4. Pursuant to the amendment of the New Delhi Municipal Council (Determination of Annual Rent) Byelaws, 2009, (for brevity ‘the Byelaws 2009’) the house tax on the properties situated in the New Delhi Municipal Council (for short ‘NDMC’) area was assessable on the basis of Unit Area System. The 3 tenanted premises in occupation of the defendant fell within the jurisdiction of NDMC. The house tax payable on the said property in accordance with the Unit Area System comes to Rs.9,64,710/- per annum, i.e. Rs.80,392.50 per month. According to the plaintiff, the defendant was liable to pay the said amount. The plaintiff issued a notice dated 6.7.2009 calling upon the defendant to pay the entire house tax or pay its monthly installment. However, the defendant neither replied to the same nor deposited/paid house tax to the plaintiff. The plaintiff issued a further notice dated 8.12.2009 calling upon the defendant to pay the house tax. The defendant did not come forward to make payment of the house tax. In ord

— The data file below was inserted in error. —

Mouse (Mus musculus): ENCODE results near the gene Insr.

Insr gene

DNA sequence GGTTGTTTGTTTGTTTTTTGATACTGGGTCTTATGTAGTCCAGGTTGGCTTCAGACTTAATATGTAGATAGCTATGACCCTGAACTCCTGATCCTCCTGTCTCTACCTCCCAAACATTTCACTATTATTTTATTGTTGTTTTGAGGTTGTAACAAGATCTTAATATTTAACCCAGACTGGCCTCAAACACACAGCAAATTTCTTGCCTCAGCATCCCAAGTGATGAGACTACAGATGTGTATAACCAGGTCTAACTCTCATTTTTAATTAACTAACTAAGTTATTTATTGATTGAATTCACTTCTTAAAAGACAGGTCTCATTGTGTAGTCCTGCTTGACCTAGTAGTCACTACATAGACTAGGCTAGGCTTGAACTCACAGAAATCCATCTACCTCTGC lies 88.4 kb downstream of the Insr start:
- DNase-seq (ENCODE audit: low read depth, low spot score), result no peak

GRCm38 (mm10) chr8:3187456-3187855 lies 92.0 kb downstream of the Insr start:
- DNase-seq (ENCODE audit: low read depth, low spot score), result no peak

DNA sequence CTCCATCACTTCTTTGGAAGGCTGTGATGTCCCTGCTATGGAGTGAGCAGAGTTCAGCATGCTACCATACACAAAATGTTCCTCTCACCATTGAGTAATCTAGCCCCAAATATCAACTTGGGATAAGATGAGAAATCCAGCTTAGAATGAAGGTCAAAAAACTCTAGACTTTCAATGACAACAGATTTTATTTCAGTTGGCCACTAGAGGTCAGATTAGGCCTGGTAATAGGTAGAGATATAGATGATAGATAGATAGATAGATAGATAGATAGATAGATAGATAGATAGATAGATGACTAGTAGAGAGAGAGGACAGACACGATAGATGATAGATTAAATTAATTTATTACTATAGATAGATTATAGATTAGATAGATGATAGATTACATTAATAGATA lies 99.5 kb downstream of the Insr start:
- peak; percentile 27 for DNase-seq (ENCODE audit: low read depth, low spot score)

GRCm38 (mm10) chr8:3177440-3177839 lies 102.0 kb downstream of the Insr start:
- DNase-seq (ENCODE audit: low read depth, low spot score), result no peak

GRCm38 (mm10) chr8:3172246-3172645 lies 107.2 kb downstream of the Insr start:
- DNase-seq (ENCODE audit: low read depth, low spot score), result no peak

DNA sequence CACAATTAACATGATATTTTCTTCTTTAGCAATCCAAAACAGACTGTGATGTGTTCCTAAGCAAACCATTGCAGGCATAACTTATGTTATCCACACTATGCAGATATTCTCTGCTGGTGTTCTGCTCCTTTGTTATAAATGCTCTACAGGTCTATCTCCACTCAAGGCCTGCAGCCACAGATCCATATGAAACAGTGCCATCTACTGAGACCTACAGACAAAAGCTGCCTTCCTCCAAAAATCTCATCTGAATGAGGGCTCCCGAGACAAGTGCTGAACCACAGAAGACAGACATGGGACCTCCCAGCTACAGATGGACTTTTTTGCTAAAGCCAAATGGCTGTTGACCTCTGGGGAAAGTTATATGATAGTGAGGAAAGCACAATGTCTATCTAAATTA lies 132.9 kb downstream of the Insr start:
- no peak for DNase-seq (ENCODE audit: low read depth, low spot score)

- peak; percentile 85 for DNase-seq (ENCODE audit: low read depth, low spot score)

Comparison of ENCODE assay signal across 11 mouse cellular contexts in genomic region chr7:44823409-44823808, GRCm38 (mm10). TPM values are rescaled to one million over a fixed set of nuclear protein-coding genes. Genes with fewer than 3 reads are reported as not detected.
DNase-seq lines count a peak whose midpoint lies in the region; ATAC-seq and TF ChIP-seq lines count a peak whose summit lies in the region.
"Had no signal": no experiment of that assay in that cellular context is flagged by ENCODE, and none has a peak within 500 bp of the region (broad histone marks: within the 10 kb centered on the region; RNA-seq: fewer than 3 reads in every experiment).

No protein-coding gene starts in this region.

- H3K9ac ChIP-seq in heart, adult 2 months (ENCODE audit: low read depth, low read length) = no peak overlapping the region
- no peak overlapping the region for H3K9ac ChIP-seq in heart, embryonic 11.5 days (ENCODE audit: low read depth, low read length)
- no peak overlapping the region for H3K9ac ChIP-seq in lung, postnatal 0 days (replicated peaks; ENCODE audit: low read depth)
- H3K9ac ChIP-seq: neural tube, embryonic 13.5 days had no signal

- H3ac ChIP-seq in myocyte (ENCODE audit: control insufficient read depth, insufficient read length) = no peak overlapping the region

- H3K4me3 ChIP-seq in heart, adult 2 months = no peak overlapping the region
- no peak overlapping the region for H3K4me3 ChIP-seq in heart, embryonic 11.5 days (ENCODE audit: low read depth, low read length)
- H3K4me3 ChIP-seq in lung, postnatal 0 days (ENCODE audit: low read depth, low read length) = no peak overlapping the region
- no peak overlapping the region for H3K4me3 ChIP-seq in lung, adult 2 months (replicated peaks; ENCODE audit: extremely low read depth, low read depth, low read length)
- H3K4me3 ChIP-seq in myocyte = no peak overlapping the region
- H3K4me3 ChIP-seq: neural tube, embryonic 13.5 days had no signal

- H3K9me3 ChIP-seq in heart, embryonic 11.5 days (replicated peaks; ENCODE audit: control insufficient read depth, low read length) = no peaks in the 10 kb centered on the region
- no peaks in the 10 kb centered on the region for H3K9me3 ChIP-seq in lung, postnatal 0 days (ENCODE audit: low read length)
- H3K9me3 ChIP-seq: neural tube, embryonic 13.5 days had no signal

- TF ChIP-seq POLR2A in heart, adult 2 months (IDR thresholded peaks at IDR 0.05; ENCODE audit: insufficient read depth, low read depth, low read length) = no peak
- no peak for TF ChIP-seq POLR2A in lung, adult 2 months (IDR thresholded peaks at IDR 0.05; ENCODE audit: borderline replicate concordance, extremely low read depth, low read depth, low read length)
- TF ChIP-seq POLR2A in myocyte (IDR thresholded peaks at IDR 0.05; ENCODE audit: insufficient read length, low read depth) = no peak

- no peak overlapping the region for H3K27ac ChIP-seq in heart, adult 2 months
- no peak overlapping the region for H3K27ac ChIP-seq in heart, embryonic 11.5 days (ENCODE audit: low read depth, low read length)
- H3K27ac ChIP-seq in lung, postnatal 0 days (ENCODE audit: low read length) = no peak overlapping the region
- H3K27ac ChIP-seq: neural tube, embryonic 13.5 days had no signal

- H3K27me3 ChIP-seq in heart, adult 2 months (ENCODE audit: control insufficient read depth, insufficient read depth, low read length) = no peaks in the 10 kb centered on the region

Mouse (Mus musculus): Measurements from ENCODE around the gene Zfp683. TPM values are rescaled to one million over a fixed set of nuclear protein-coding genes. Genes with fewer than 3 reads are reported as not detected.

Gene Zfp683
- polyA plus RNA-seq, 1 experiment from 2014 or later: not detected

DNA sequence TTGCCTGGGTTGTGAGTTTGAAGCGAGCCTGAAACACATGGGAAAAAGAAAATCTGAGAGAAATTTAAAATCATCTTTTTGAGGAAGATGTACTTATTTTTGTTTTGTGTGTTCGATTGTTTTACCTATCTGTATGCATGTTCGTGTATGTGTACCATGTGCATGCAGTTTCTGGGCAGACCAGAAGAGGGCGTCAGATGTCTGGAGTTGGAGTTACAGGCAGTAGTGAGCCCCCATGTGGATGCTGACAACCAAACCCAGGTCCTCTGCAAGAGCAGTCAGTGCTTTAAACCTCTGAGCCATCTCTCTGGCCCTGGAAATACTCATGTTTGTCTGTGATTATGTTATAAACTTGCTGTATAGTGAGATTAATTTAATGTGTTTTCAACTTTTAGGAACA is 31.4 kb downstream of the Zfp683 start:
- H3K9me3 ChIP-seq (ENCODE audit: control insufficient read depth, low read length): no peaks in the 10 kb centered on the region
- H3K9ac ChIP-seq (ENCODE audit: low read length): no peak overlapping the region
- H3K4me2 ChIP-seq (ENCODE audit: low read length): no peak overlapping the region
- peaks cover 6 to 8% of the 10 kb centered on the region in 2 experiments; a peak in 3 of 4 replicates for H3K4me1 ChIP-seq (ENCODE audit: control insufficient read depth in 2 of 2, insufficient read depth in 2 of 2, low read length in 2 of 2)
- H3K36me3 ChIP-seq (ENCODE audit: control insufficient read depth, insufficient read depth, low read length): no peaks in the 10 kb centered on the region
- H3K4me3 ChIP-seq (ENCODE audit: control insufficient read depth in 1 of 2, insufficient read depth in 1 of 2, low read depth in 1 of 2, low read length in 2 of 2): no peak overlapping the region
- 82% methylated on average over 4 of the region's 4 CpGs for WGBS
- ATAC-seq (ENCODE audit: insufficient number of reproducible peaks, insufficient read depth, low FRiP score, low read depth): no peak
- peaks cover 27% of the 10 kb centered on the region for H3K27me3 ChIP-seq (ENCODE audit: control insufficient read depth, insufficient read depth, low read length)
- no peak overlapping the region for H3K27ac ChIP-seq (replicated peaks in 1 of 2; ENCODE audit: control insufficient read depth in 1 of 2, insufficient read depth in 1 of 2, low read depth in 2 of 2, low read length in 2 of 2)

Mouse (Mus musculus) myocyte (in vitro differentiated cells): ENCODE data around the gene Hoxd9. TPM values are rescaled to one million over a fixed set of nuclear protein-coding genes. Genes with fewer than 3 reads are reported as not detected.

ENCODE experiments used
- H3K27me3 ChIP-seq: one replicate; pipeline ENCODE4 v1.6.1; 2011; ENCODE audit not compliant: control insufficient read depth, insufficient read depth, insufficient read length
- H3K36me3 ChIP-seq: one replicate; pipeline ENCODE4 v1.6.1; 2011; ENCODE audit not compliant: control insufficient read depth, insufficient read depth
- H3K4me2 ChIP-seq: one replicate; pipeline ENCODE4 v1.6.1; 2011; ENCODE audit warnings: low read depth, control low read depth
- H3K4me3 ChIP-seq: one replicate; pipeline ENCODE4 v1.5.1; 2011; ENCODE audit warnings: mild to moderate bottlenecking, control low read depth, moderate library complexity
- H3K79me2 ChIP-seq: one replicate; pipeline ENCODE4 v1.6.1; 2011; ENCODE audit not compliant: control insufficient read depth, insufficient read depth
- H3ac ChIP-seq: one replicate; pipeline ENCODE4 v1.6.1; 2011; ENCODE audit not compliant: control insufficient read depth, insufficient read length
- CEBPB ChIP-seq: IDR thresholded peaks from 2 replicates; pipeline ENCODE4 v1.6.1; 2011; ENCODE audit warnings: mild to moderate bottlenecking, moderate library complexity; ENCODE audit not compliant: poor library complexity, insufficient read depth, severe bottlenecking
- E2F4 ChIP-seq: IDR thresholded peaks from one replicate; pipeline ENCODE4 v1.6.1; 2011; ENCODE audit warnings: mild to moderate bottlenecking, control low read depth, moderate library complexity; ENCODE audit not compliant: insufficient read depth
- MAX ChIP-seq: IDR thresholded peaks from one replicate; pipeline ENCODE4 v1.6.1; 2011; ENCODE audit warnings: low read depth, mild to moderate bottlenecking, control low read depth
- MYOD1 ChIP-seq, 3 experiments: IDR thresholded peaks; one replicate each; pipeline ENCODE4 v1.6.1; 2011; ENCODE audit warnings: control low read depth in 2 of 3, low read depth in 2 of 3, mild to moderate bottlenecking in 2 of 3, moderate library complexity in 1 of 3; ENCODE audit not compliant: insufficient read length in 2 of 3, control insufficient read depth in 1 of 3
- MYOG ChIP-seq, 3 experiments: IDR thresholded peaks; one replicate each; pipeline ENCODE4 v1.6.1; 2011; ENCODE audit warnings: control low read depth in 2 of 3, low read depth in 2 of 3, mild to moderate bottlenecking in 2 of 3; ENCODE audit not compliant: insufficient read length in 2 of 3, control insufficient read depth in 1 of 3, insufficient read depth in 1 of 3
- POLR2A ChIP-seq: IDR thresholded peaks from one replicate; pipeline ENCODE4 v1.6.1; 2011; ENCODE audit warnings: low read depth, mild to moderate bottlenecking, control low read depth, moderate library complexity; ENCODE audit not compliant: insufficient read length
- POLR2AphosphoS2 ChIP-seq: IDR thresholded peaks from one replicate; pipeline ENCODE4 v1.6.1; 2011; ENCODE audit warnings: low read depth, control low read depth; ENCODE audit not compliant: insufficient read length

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r to safeguard its property and to avoid any penal action, the plaintiff deposited the total house tax of Rs.2,94,23,237/- on the basis of self-assessment of the property tax with NDMC. After payment of the house tax, the plaintiff again sent a notice dated 7.4.2010 calling upon the defendant to pay the said amount of tax. The notice was returned with the report “left without address”.5. According to the plaintiff, the tax paid on the suit property was far more than the initial rent, the amount of property tax levied by NDMC and the initial rent became recoverable as arrears of rent and the suit property having fetched rent above Rs.3500/- per month has ceased the protection of the Rent Act. As such the plaintiff vide legal notice dated 16.6.2010, terminated the tenancy of the defendant without prejudice to its legal rights. The defendant sent a reply dated 23.7.2010 denying its liability to pay the rent. Therefore, plaintiff filed the aforesaid suit for a decree for possession of the tenanted premises, for damages/mesne profits of Rs.6,24,600/- per month w.e.f. 1.5.2011 till 31.5.2011 and for directing an enquiry under Order XX Rule 12 of the Code of Civil Procedure, 1908 (for short ‘CPC’) for assessment of future damages/mesne profits till the delivery of vacant possession of the tenanted premises.6. The defendant filed the written statement denying its liability to pay the enhanced rent. It was contended that the plaintiff has no authority or power to increase the rent on its own. It was further contended that the tenanted premises is governed by the Rent Act and that the defendant is a protected tenant. The NDMC byelaws cannot govern the relationship of landlord and tenant by by-passing the provisions of the Rent Act. It was further contended that the house tax cannot be treated as arrears of rent, which takes away the premises from the ambit of the Rent Act. It was denied that the premises are governed by the Transfer of Property Act. It was contended that Section 67 of the NDMC Act speaks of apportionment of liability of tax when the premises are let out and sub-let. It is only the right to recover the house tax for which the landlord is entitled to. He cannot go for eviction of the tenant on any ground which is not specified under the Rent Act. Therefore, the suit for possession filed by the plaintiff in a court other than the court of Rent Controller is barred by the provisions of Section 50 of the Rent Act.7. The plaintiff filed an application under Order XII Rule 6 read with Section 151 of the CPC for passing a decree for possession of the tenanted premises for the reasons mentioned therein. The defendant opposed the application by filing objections.8. The trial Court passed an order dated 12.8.2013 granting decree of possession of the tenanted premises in favour of the plaintiff. The High Court by the order dated 30.5.2016 has set aside the order of the trial Court and has remanded the matter to the trial Court. The appellant has called in question the legality and correctness of the said order in this appeal.9. Shri Dushyant Dave, learned senior counsel appearing for the appellant/plaintiff, submits that after coming into force of the Byelaws 2009, the property tax in the NDMC area was to be assessed on the basis of unit area system instead of previous basis of property tax on actual rent. As a result, the annual property tax payable for the area occupied by the respondent worked out at Rs.9,64,710/- p.a. i.e Rs.80,392.50/- per month when divided over twelve months period. The respondent failed to pay the house tax despite repeated request of the appellant; therefore the appellant was left with no alternative but to deposit entire arrears of tax. The appellant issued a notice dated 16.06.2010 terminating the tenancy on the failure of the respondent to pay the said amount of rent and instituted the suit under the provisions of the Transfer of Property Act. It is contended that the rate of rent per month was Rs.1438/- and after adding the tax, it exceeded Rs.3500/- per month. Therefore, the tenant lost protection of the Rent Act. It is argued that the full Bench of the Delhi High Court in Ganga Ram v. Mohd. Usman reported in ILR (1978) 1 Delhi page 139, has laid down that the amount of tax on building or land becomes part of the rent. Section 121(1) of the Delhi Municipal Corporation Act, 1957 (for short ‘the Corporation Act’) enables the landlord to recover from the tenant in excess of the amount of house tax which has been levied on the building and which is in excess of the amount which would be leviable on the amount of contracted rent received from the tenant. The Full Bench held that the landlord is entitled to recover, under Section 121(1) of the said Act, the enhanced amount of house tax from the tenant notwithstanding the contract of tenancy and the provisions of Section 7(2) and Section 4 of the Rent Act. Sub-sections (1) and (3) of Section 121 of the Corporation Act is in pari materia with sub-sections (1) and (3) of Section 67 of the NDMC Act. For the reasons set out in the judgment of the Full Bench in Ganga Ram (supra), the High Court ought to have dismissed the appeals.10. It is further argued that Section 7(2) of the Rent Act could not be the basis for denying the benefit of Section 67(3) of the NDMC Act. The tax component becomes a part of the rent. If the tax component is added to the monthly rent, the total rent of the premises exceeds Rs.3,500/-. It is submitted that the property tax has to be fictionally treated as rent under Section 67(1) of the NDMC Act because in the absence of the same; the landlord would be compelled to pay the whole amount of tax which is recoverable from him and would be left to an expensive and cumbersome remedy of filing a civil suit for recovery of such tax. It is submitted that the liability to pay excess property tax is solely that of tenant and the landlord has been provided with ‘rights and remedies’ for recovery of such amounts as rents. Therefore, the High Court was not justified in holding that the property tax will not constitute rent to enable the appellant to seek ejectment/possession of the suit property. In this connection, he has relied on the decisions of this Court in Karnani Properties Ltd. v. Augustine, (1957) SCR 20, Bombay Municipal Corporation v. Life Insurance Corporation, Bombay (1970) 1 SCC 791, Raju Kakara Shetty v. Ramesh Prataprao Shirole, (1991) 1 SCC 570, D.C. Bhatia v. Union of India, (1995) 1 SCC 104 and Calcutta Gujarati Education Society v. Calcutta Municipal Corpn., (2003) 10 SCC 533.11. Shri Vikas Singh, learned senior counsel appearing for the respondent submits that the contractual rent of the suit property was Rs.1,586/- per month. The Rent Act is a special enactment, and has a non-obstante clause and the NDMC Act does not contain a non-obstante clause. Section 411 of the NDMC Act provides that other laws not to be disregarded. The primacy of the statue would have to be determined on the basis of the intention of the legislature. The NDMC Act is a general enactment and the special enactment prevails over the general enactment. It is pointed out that Section 67(3) of NDMC Act permits the landlord to recover rent. However, for non-payment of the rent which includes tax component, the landlord cannot sue for eviction/ejectment of the tenant. Alternatively, it is argued that even if the NDMC Act prevailing over the Rent Act, still this Court has to harmoniously construe the provisions so as to ensure that latter enactment does not violate the Rent Act. Section 67(3) of the NDMC Act merely gives a right to recover the rent and even if the latter enactment was to override the earlier enactment in so far as obviating the effect of Section 7(2) of the Rent Act, still the tax could not be added as a rent for the purpose of determining as to whether the tenant will lose the protection under the Rent Act by adding the said rent to the contractual rent so as to consider it above Rs.3,500/- per month.12. The issue which arises for consideration in the present matter is regarding the interplay of Section 67(3) of the NDMC Act vis--vis Section 7(2) of the Rent Act. Under Section 67(3) the landlord has been given the right to recover the house tax from the tenant as if the same were rent whereas under Section 7(2) of the Rent Act, there is a specific bar to recover any tax as rent from the tenant.13. Having regard the contentions urged, let us first consider as to whether in Ganga Ram (supra) Delhi High Court has taken a view that the tax recoverable under the Corporation Act can be made a part of the rent for the purpose of eviction/ejectment of a tenant. In Ganga Ram (supra) the tenant had sub-let a portion of the property and was receiving rents from the sub-tenant. After taking into consideration the rents received by the tenant from the sub-tenant and the rent payable by him to the landlord, the corporation determined the rateable value on the basis that the premises was fetching higher rent than that of the rent paid by the tenant to the landlord. It was the case of the landlord that he was entitled, under Section 121(1) of the Corporation Act, to recover from the tenant the difference between the amount of property tax levied on the property and the amount of tax which would be leviable upon the premises if the tax was calculated only on the amount of rent paid by the tenant to the landlord without taking into consideration the rent received by the tenant from the sub-tenant. Taking into consideration this plea, the Court framed second question for determination as under:“(2) If so, whether the landlord is entitled to recover under section 121 of the Corporation Act the enhanced amount of house tax from the tenant notwithstanding the contract of tenancy and the provisions of sub-section (2) of Section 7 and 4 of the Delhi Rent Control Act?”14. It was held that the bar created by the provisions in the Rent Control Act pertains to “normal tax on a building” occupied by tenant. Bar containing in Section 7(2) in the Rent Act pertains to normal tax on a building occupied by a tenant while Section 121(1) of the Corporation Act deals with the particular contingency where the property tax levied for the tenanted premises if more than the amount which would have been levied, had the assessment been made on the basis of the rent payable by the tenant to the landlord. The Court held that landlord is entitled to recover, under Section 121 of the Corporation Act, the enhanced amount of house tax from the tenant notwithstanding the contract of tenancy and the provisions of sub-section (2) of Section 7 and Section 4 of the Rent Act. The Court has not considered the question relating to eviction of a tenant under the provisions of Rent Act where protection is accorded to the tenant from eviction.15. The question for consideration in this appeal is entirely different. The question is whether non-payment of property tax recoverable from the tenant as rent can be a ground for his eviction/ejectment from the premises. The Rent Act is beneficial and also restrictive in nature. It is primarily an Act to provide for the control of rents and evictions. It is settled that while interpreting the provisions of this Act, the Courts are under a legal compulsion to harmoniously read the provisions of the Act so as to balance the rights of the landlord and the obligations of the tenant towards each other, keeping in mind that one of the objects of the legislature while enacting the Rent Act was to curb the tendency of the greedy landlords to throw out the tenants paying lower rent and to rent out the premises at the market rate. Section 14 occurring in Chapter 3 of the Rent Act provides for controlling of eviction of tenants. It puts an embargo as regards recovery of possession of any premises at the instance of the landlord unless the Controller satisfies himself as regards existence of any of the grounds specifically referred to in the proviso appended thereto.16. Section 2(i) of the Rent Act defines the “premises”. Section 3(c) states, “nothing in the Act shall apply to any premises whether residential or not, whose monthly rent exceeds Rs. 3,500/-“. Sub-section (2) of Section 7 puts an embargo on the landlord not to recover from the tenant any amount of tax on the building or land imposed in respect of the premises occupied by the tenant. This provision is as under:“(2) Where a landlord pays in respect of the premises any charge for electricity or water consumed in the premises or any other charge levied by a local authority having jurisdiction in the area which is ordinarily payable by the tenant, he may recover from the tenant the amount so paid by him; but the landlord shall not recover from the tenant whether by means of an increase in rent or otherwise the amount of any tax on building or land imposed in respect of the premises occupied by the tenant.”17. Section 50 of the Rent Act bars the civil court to entertain any suit or proceedings insofar as it relates to the fixation of standard rents in relation to any premises to which the Rent Act applies or to eviction of any tenant therefrom or to any other matter which the controller is empowered by or under the said Act.18. It is also relevant to notice two provisions of the NDMC Act namely; sub-sections (1) and (3) of Section 67 which are as under:“67. Apportionment of liability for property tax when the premises are let or sub-let.-(1) If any land or building assessed to property tax is let, and its rateable value exceeds the amount of rent payable in respect thereof to the person upon whom under the provision of section 66 the said tax is leviable, that person shall be entitled to receive from his tenant the difference between the amount of the property tax levied upon him and the amount which would be leviable upon him if the said tax was calculated on the amount of rent payable to him.(2) .................(3) Any person entitled to receive any sum under this section shall have, for the recovery thereof, the same rights and remedies as if such sum were rent payable to him by the person from whom he is entitled to receive the same.”19. Yet another provision which requires consideration is Section 411 of the NDMC Act, which reads as under:“411. Other laws not to be disregarded.- Save as provided in this Act nothing contained in this Act shall be construed as authorising the disregard by the Council or the Chairperson or any municipal officer or other municipal employee of any laws for the time being in force.”20. While the normal principle is that the latter enactment will prevail in cases where the latter enactment has a non-obstante clause, that is, giving it overriding effect and secondly, if it is also held to be a special enactment with regard to the matter in issue. In the instant case, the earlier enactment has a non-obstante clause in Section 14 which grants protection to the tenant from being evicted from any premises “notwithstanding anything to the contrary contained in any other law or contract, no order of decree for the recovery of possession of any premises shall be made by any Court or Controller in favour of the landlord against a tenant.” Thus the earlier enactment which is a special enactment has a non-obstante clause and the latter enactment which is not a special enactment as far as landlord tenant issue is concerned and the same does not have a non-obstante clause and in fact, has a section namely Section 411 which provides that other laws not to be disregarded.21. In Life Insurance Corporation of India v. D.J. Bahadur and Ors., (1981)1 SCC 315, this Court was considering a conflict between the Industrial Disputes Act, 1947 and the Life Insurance Act, 1956. It was held that so far as matters concerning industrial dispute are concerned, the Industrial Disputes Act would prevail over the latter enactment i.e. Life Insurance Corporation of India Act.22. In Sanwarmal Kejriwal v. Viswa Co-operative Housing Society Ltd. and Ors., (1990) 2 SCC 288, it was held that Rent Act of 1947 will prevail over the Maharashtra Co-operative Societies Act, 1960, so far as the protection of the tenant from eviction is concerned. Here also, both the Acts held a non-obstante clause but still the earlier enactment was held to cover the field and hence, was to be given primacy over the latter enactment.23. As seen from the abovementioned judgments, this Court has held that an earlier enactment will prevail over a latter enactment even if, there is a non-obstante clause in the latter enactment, if it were to be held that the earlier enactment is a special enactment on the particular subject being in issue.24. Assuming that the latter enactment prevailing over the earlier enactment were to apply to this case, the two enactments have to be harmoniously construed so as to ensure that the latter enactment does not cause violence to the intent of the earlier enactment.In St Stephen’s College v. University of Delhi, (1992)1 SCC 558, it has been held thus:-“140. … The golden rule of interpretation is that words should be read in the ordinary, natural and grammatical meaning and the principle of harmonious construction merely applies the rule that where there is a general provision of law dealing with a subject, and a special provision dealing with the same subject, the special prevails over the general. If it is not constructed in that way the result would be that the special provision would be wholly defeated”.Similarly, in Gobind Sugar Mills Ltd. v. State of Bihar and Ors. (1999) 7 SCC 76 this Court has held as under:“10. While determining the question whether a statute is a general or a special one, focus must be on the principal subject-matter coupled with a particular perspective with reference to the intendment of the Act. Keeping in mind this basic principle, we will have to examine the provisions of the two Acts to find out whether it is possible to construe harmoniously the provisions of Section 4 of the Finance Act and Section 49 of the Sugarcane Act……….”25. In Commercial Tax Officer, Rajasthan v. Binani Cements Limited and Anr. (2014) 8 SCC 319, it was held that when a general law and a special law dealing with the same aspect dealt with by the general law are in question, the general law to the extent dealt with by the special law is impliedly repealed.26. The object of the Rent Act is to provide protection to tenants who under common law, including Transfer of Property Act could be evicted from the premises let out to them at any time by the landlord on the termination of their tenancy. It restricts the right of the landlord to evict the tenant at their will. It is a special law in relation to landlord and tenant issue. Therefore, the Rent Act has to prevail insofar as landlord and tenant issue is concerned.27. Let us now consider the judgments relied upon by Shri Dushyant Dave. In Karnani Property Ltd. (supra) by agreement of the parties, the rent fixed included payment of the additional amenities and services. In Bombay Municipal Corporation (supra) the question relating to eviction of a tenant has not been considered. In Raju Kakara Shetty (supra) the statutory right to recover the education cess in respect of demised premises from the occupant–tenant was quantified by agreement of the parties. In D.C. Bhatia (supra) this Court has considered the validity of Section 3(c) of the Delhi Rent Control Act, 1958. In Calcutta Gujarati Education Society (supra) this Court has not considered the eviction of a tenant nor the interplay between a provision similar to sub-section (2) of Section 7 of the Rent Act and Section 231 of the Calcutta Municipal Corporation Act, 1980 which is pari materia with Section 67(3) of the NDMC Act. Hence, these judgments have no application to the facts of the instant case.28. Therefore, we are of the view that though the Rent Act is an earlier Act when compared to the NDMC Act, it is a special enactment with regard to the matter in issue and has a non-obstante clause. The NDMC Act is not a special enactment insofar as landlord-tenant issue is concerned and it contains Section 411 which provides that other laws not to be disregarded. Section 67(3) of the NDMC Act merely gives a right to recover the tax in respect of the premises as rent. It does not override the Rent Act insofar as obviating the effect of Section 7(2) of the Rent Act. In our opinion, the tax recoverable from the tenant under Section 67(3) of the NDMC Act as arrears of rent by the appellant cannot be considered to be forming part of the rent for the purpose of seeking eviction/ejectment of the respondent who defaults in payment of such recoverable tax as rent.29. The appeal is devoid of merit and is accordingly dismissed with no orders as to costs.